RPD misc

  1. List the basic principles of partial denture design.
    •        Major connectors must be rigid.
    •        Occlusal rest must direct occlusal forces along the long axis of the teeth.
    •        Guide planes are employed to enhance stability and bracing.
    •        Retention must be within the limits of physiologic tolerance of the periodontal ligament.
    •        Maximum support is gained from the adjacent soft tissue denture bearing surfaces.
    •        Designs must consider the needs of cleansibility.
    • The RPD must achieve retention, stability and support via the following.
    • The rests must be positive and direct functional forces in the long axis of the tooth and as close to the center of the tooth as possible.
    • The Major connectors must be rigid in order to achieve cross arch stabilization and must be in intimate contact to soft tissues in order to promote cleansibility.
    • Parallel guiding surfaces allow for passive insertion and bracing utilizing proximal plates.
    • Reciprocation is achieved utilizing minor connectors, proximal plates and retainers.
    • Undue stress to PDL should be minimized w/ rest design and the RPD must not actively engage the dentition in function.
    • Soft tissue support in adjacent edentulous areas maximizes support.
  2. List the 6 requirements of a clasp
    • 1. Retention
    • 2. Bracing
    • 3. Support
    • 4. Reciprocation
    • 5. Encirclement of the tooth over 180 degrees
    • 6. Passivisity
    • 1. Minimal tooth contact 
    • 2. Exact placement of retention contact 
    • 3. Minimal interference with natural tooth contour 
    • 4. Maximum natural cleansing action 
    • 5. Passive functional movement of an extension prosthesis 
    • 6. Reduced display of metal, for better esthetics 
  3. Crowns are necessary as RPD abutments to:
    •     1. establish the proper guide plane if abutment has previous crown
    •     2. reposition the clinical crown
    •     3. restore a badly broken down clinical crown
    •     4. also, a proper rest could be incorporated into the crown which is not normally present on the tooth, such as a cingulum rest on a mandibular canine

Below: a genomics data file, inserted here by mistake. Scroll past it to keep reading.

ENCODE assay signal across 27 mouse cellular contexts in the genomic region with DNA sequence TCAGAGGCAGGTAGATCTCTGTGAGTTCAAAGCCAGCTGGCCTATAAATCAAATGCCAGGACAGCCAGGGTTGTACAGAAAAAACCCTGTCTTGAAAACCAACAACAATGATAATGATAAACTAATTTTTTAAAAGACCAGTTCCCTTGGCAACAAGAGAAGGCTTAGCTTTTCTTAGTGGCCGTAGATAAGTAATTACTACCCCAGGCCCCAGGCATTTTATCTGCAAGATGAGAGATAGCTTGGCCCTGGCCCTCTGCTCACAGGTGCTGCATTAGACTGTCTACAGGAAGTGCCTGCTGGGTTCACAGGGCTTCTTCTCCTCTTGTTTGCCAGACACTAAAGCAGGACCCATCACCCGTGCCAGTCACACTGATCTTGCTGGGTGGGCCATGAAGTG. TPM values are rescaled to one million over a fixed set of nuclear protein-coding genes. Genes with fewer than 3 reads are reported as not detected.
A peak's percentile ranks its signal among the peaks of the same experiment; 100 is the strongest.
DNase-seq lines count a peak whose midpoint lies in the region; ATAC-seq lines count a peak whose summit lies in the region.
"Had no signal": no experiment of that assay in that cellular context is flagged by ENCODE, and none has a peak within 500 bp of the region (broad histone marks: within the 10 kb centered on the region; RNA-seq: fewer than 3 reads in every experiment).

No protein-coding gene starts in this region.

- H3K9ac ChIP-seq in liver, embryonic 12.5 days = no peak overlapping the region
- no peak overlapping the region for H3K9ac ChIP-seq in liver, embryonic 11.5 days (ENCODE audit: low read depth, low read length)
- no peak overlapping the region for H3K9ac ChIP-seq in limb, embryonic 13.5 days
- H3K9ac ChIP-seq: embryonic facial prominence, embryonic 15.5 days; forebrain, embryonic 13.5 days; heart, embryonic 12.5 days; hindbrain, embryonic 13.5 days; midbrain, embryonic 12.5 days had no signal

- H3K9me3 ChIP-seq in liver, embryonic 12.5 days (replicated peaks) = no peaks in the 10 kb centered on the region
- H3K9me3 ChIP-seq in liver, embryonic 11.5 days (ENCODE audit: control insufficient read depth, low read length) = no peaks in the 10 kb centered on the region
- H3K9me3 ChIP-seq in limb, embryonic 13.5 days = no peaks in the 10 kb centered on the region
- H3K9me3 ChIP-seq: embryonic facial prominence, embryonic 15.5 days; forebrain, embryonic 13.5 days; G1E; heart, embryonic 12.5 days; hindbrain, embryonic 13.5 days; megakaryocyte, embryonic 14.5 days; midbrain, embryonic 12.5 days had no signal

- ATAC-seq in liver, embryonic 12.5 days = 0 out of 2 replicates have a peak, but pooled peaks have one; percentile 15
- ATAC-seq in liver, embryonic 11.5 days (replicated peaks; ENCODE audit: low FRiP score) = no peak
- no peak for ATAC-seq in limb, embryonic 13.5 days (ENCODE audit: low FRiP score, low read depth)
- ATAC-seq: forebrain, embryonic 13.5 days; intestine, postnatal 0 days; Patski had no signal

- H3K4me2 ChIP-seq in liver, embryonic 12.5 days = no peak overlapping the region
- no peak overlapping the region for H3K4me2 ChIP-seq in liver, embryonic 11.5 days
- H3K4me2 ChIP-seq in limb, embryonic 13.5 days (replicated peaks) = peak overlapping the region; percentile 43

4. Name the three types of “positive” rests that can be used on anterior abutments. 
    • 3 types of positive anterior rests:
    • 1. incisal
    • 2. circular concave
    • 3. cingulum
    • (1)Cingulum rest –
    • a.  Crescent-shaped
    • b. As center as possible when viewed from all directions
    • c.The center is deeper buccal-lingually  (positive rest)
    • (2)Insisal rest- concave mesiodistally and convex buccolabially.
    • (3)Circular concave
    • a)      circular concave rest 
    • i.      #2 or #4 round bur
    • b)      incisal rest
    • i.      two planes preparation with flame shaped bur
    • 1.      incisal plane
    • 2.      labial plane
    • ii.      concave mesiodistally, convex buccolingually
    • iii.      1/3 of mesiodistal incisal width
    • c)      cingulum rest 
    • i.      flamed shape and inverted cone shape burs
    • 1.      use flamed shape bur at 45 to create an outline form
    • 2.      use inverted cone shape bur to create positive rest seat
  5. What type of suprabulge retainer do we recommend at UCLA?  Why?  When do we recommend that such a retainer be used? 
    • Recommendation: Circumferential Clasp (aka: Akers Clasp) because 
    • i. With flexible retentive arm that crosses the height of contour into the undercut and a rigid reciprocating arm that stays above the height of contour 
    • ii. Fulfills the requirements of clasp 
    • 1. Retention 
    • 2. Bracing 
    • 3. Support 
    • 4. Reciprocation 
    • 5. Encirclement 
    • 6. Passivity 
    • Indications for use of a circumferential clasp 
    • b. Bulbous gingival contours 
    • c. Lack of access for an I-bar clasp due to a shallow vestibule, a frenum attachment, or a severe gingival undercut 
    • d. Short teeth with poor or no guide planes 
    • e. Tilted teeth 
    • f. Significant recession and/or abfraction 
Card Set
RPD misc
RPD misc